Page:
Getting into combat is a means to farm for some gold, extra spells and skills, and Glory Points(GP). The latter is a special power that lets you alter time and combat to your advantage. You can stop time for a bit, heal yourself to full health, and teleport to other cities without eating up minutes. The game’s whole seven day structure is built in a way that you will need to divide your time to farm for GPs and use your god-given powers to beat the clock. You won’t be able to do everything in one shot without any form of foresight, so a New Game + is offered so you can restart the process with your stats intact. While admirable, the repetitive nature of the game doesn’t make the slog all the more different or fun.
Active Time Battling
Still, the parts that show genuine effort from the developer’s part do shine, like the combat. Conflict in Lightning Returns is done in real time. Players have access to three action bars, represented by different garbs and weapon combinations called Schemas. All actions, from slash attacks to spellcasting, use up different amounts of AP points on the bar. Once a bar has been expended, it regenerates slowly, which forces players to switch often to different Schemas using the L1 or R1 buttons.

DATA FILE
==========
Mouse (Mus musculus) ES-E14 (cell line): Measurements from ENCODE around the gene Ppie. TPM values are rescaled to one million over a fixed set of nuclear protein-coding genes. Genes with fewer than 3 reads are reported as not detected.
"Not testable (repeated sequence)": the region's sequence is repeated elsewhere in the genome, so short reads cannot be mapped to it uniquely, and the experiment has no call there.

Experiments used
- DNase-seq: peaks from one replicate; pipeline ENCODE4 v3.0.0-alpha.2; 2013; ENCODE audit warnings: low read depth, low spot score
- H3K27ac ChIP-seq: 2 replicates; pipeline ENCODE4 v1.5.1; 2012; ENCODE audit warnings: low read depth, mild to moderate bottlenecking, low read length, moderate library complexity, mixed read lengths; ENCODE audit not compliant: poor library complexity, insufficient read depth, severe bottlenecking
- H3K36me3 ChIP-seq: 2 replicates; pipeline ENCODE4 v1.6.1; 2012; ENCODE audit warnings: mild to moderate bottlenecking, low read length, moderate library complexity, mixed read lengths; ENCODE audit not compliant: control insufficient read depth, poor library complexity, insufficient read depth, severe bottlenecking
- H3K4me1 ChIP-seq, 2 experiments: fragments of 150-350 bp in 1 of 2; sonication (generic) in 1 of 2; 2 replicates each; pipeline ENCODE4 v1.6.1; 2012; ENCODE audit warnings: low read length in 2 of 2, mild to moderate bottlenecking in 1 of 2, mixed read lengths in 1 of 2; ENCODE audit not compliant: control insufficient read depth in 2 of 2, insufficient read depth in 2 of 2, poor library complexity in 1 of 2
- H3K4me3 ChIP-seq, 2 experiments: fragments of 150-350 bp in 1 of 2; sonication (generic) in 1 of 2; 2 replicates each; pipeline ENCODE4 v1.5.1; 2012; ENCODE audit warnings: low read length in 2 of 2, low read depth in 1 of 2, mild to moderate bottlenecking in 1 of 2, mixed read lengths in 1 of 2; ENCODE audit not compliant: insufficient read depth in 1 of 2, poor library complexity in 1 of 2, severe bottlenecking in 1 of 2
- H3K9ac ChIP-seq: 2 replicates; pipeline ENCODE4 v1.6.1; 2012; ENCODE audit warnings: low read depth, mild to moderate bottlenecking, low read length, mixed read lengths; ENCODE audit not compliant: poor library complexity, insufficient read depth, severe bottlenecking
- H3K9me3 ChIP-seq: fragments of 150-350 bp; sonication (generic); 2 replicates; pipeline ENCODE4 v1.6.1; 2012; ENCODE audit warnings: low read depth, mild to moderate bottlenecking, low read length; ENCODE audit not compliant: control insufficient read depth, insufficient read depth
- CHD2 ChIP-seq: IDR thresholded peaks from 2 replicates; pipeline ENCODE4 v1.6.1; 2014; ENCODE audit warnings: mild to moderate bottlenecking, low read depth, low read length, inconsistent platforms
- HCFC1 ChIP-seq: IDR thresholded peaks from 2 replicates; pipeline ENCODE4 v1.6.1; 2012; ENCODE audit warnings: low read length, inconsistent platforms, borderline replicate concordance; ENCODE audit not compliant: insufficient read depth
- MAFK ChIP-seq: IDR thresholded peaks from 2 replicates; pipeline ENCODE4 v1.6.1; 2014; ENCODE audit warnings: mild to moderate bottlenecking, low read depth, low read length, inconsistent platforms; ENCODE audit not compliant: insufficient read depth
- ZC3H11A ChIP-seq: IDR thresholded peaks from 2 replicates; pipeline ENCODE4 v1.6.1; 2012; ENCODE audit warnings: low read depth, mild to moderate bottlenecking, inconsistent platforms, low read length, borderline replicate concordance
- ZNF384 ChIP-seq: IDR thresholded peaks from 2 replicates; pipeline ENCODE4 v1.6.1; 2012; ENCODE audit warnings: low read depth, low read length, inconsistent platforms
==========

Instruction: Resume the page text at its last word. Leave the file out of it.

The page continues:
Players can customize the heck out of their Schemas with different garb and weapons that are amassed in a playthrough. These fashion items include the usual plate armor and tight leather pants ensemble for anime female forms, throwbacks to past Final Fantasy classes, and even a few that are inspired by male-tailored affairs like Dead or Alive 5. Despite a few questionable-looking outfits purposely made for fan service, the Schemas add a huge level of flexibility.
Some garb will have skills locked on to it, but with the benefit of a faster-charging AP bar. Others are free from spell restrictions, but offer lower or even no stat boosts and in-battle effects. Players can have hours of fun figuring out the best Schema combinations that tailor to crowd control, controlled spell-casting or all-out blitz attacks with no regard for defense.